A strong current of environmentalism runs through both books. However, while Herbert was a self-taught ecologist, Tolkien’s obvious distaste for industrialisation strikes his critics as sentimental and unsophisticated. Herbert’s ideas appear to be more astute because they’re informed by scientific and technological speculation. Though the events of his novel take place 20,000 years into the future, they clearly relate to the concerns of our own time. 

Let’s start with the desert world of Dune itself, also known as Arrakis. The planet is the only source of the aforementioned Spice — a drug that enables humanity to navigate between the stars. Without it, space travel would be impossible. Wars are therefore fought to control access to this indispensable resource. 

One only has to substitute crude oil for Spice to see what Herbert was getting at. For a book written in the early 1960s — years before oil shocks of the 1970s — he was well ahead of the curve. To drive the point home, his description of Dune and the culture of its native inhabitants is saturated with words and concepts adapted from Arabic and from Islam. 

Herbert tackles some other contemporary concerns — for instance the risks posed by artificial intelligence. In the future he imagines, AI has been forbidden: the most solemn of religious commands is “thou shalt not make a machine in the likeness of a human mind”.

A technology that hasn’t been banned is the “Axlotl Tank” — an organic machine used by a branch of humanity called the “Bene Tleilax” to give birth to clones. The horrible suggestion is that because the Bene Tleilax are exclusively male, the Axlotl Tanks are all that remain of their females. This is the bio-politics of surrogacy taken to its ultimate, ghastly conclusion.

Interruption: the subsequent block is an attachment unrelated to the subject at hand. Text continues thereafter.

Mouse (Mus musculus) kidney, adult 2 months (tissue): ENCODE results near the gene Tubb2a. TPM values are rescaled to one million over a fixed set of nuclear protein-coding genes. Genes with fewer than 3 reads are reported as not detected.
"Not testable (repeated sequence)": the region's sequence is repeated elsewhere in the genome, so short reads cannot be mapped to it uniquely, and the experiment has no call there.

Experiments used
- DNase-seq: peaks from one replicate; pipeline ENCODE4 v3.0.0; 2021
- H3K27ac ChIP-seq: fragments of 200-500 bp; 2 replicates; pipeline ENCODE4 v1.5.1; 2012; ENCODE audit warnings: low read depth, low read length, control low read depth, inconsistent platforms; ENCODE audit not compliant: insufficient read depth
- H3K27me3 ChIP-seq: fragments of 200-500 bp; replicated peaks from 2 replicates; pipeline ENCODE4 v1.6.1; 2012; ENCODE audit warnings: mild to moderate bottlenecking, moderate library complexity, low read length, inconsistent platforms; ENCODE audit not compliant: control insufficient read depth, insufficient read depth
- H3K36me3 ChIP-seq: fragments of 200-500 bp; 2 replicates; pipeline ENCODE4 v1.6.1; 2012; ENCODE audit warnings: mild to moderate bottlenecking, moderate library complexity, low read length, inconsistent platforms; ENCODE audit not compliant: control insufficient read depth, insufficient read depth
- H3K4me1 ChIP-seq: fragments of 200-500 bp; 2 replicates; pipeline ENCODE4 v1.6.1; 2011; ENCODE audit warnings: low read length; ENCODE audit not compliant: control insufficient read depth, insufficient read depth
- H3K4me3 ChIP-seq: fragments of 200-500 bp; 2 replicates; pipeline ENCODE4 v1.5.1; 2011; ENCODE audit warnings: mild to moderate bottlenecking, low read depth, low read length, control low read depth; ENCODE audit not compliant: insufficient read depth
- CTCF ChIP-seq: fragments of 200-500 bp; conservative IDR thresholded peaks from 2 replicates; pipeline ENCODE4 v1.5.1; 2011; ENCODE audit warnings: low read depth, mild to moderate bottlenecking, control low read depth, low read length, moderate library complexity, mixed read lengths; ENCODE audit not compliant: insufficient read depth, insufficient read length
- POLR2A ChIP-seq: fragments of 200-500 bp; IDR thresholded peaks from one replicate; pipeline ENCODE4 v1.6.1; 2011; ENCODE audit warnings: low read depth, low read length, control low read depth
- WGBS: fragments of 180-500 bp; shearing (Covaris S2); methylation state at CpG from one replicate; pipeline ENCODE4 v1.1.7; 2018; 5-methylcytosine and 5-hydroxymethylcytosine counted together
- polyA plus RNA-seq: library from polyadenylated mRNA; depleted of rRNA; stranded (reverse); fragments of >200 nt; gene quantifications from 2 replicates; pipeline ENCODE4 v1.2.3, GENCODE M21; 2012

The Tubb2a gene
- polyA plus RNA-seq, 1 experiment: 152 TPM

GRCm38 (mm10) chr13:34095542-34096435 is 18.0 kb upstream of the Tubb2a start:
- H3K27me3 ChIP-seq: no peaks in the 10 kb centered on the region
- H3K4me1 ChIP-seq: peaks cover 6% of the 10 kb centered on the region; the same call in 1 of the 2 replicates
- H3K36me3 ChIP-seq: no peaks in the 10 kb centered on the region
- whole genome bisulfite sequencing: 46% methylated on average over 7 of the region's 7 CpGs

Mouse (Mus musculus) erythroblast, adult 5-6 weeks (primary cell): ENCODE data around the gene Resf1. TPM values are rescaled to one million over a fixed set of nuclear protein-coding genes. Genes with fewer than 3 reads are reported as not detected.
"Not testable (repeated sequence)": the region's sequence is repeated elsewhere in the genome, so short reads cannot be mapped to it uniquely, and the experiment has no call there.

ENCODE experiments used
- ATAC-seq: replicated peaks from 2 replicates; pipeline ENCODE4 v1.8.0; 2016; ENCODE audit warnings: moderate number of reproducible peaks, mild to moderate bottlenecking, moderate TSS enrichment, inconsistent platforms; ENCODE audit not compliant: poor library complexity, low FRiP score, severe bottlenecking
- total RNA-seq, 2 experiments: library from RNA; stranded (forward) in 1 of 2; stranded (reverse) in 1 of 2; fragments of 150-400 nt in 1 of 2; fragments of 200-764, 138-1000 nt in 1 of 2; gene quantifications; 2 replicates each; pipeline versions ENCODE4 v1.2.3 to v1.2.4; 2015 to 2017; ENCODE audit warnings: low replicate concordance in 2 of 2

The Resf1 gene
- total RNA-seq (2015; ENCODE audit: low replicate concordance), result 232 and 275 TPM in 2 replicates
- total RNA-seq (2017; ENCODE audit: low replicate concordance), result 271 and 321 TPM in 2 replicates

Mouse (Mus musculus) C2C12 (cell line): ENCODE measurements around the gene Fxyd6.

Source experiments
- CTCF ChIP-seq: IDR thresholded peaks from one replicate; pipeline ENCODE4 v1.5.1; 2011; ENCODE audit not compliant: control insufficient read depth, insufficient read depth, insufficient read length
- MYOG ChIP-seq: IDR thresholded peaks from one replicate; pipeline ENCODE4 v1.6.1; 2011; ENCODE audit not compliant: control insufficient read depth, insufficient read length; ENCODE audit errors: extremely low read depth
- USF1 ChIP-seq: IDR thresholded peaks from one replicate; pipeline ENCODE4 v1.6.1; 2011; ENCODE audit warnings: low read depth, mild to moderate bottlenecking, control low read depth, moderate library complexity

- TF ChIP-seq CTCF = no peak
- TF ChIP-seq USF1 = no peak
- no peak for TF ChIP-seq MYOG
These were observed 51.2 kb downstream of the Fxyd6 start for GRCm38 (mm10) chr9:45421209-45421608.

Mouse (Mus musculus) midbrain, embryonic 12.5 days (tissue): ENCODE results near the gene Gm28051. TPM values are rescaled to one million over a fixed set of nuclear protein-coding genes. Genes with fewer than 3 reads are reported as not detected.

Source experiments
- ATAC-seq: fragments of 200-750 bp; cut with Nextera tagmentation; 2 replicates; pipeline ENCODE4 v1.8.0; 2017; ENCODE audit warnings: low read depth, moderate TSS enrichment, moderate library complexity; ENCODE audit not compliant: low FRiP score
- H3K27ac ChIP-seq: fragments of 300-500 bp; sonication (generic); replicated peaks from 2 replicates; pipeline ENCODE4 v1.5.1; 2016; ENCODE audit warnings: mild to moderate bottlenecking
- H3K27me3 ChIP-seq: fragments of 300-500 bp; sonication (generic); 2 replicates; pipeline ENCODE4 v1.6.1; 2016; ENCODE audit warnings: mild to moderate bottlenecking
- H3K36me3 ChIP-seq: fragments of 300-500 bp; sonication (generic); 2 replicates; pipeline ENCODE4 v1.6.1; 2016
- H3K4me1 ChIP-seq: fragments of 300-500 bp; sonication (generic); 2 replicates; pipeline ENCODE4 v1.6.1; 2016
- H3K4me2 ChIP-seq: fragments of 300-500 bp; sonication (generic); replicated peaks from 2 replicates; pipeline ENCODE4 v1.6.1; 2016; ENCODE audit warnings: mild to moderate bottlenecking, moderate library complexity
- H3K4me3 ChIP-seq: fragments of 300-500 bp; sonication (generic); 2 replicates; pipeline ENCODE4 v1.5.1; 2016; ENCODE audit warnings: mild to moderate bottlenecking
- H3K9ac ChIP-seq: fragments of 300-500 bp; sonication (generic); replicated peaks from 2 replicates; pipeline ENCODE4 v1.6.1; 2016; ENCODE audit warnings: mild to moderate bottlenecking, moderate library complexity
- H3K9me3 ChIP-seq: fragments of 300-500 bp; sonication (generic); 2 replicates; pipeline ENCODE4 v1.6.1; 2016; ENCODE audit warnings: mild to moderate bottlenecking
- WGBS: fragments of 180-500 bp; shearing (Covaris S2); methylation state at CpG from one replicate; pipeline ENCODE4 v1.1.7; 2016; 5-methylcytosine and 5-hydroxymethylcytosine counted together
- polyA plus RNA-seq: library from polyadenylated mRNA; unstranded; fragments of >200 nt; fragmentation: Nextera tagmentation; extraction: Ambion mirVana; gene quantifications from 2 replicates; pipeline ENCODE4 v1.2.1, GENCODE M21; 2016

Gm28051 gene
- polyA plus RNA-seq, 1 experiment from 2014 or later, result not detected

You won’t find biting social commentary like that in the Lord of the Rings. Tolkien’s story was more expansive; it was about something that will never change, which is the corrupting effect of power. Yet this is where Tolkien is superior to Herbert. His heroes — and heroines — pass the test because they refuse to accept the world-changing power that the Ring would confer upon them.

My favourite passage in all of Tolkien is where Frodo freely offers the Ring to Galadriel. For a heart-stopping moment, the elven queen is tempted. It would, after all, be better for her to wear the Ring than the evil Sauron. Yet she understands that she too would be made monstrous by it: “All shall love me and despair!” And so she refuses Frodo’s gift. 

Frank Herbert’s hero, however, does not refuse. There is no actual Ring in Dune, but there is ultimate power. Paul Atreides takes it. Later he has second thoughts, but not before his galactic Jihad has killed sixty billion people and sterilised ninety planets. Bit late to turn pacifist after that. 

Perhaps I’m being unfair. Herbert did say that the “power attracts pathological personalities” and that his stories were meant as a warning that “superheroes are disastrous for mankind”.

And yet in the sequels to Dune, Paul’s son, Leto, takes up where his dad left off. In fact, he turns himself into a giant worm (don’t ask) and imposes an absolute dictatorship on the known universe for next three thousand years. Crucially, Herbert provides him with an excuse — the “Golden Path” — meaning a super-human vision of the best possible future for all mankind. Any unpleasantness along the way is justified by the greater good. 

I think we’ve heard that one before. 

In 1965 Tolkien was sent a copy of Dune. The next year, he was sent another one. Writing back he confessed that he was familiar with the book — and disliked it “with some intensity”. As usual, the old man was right.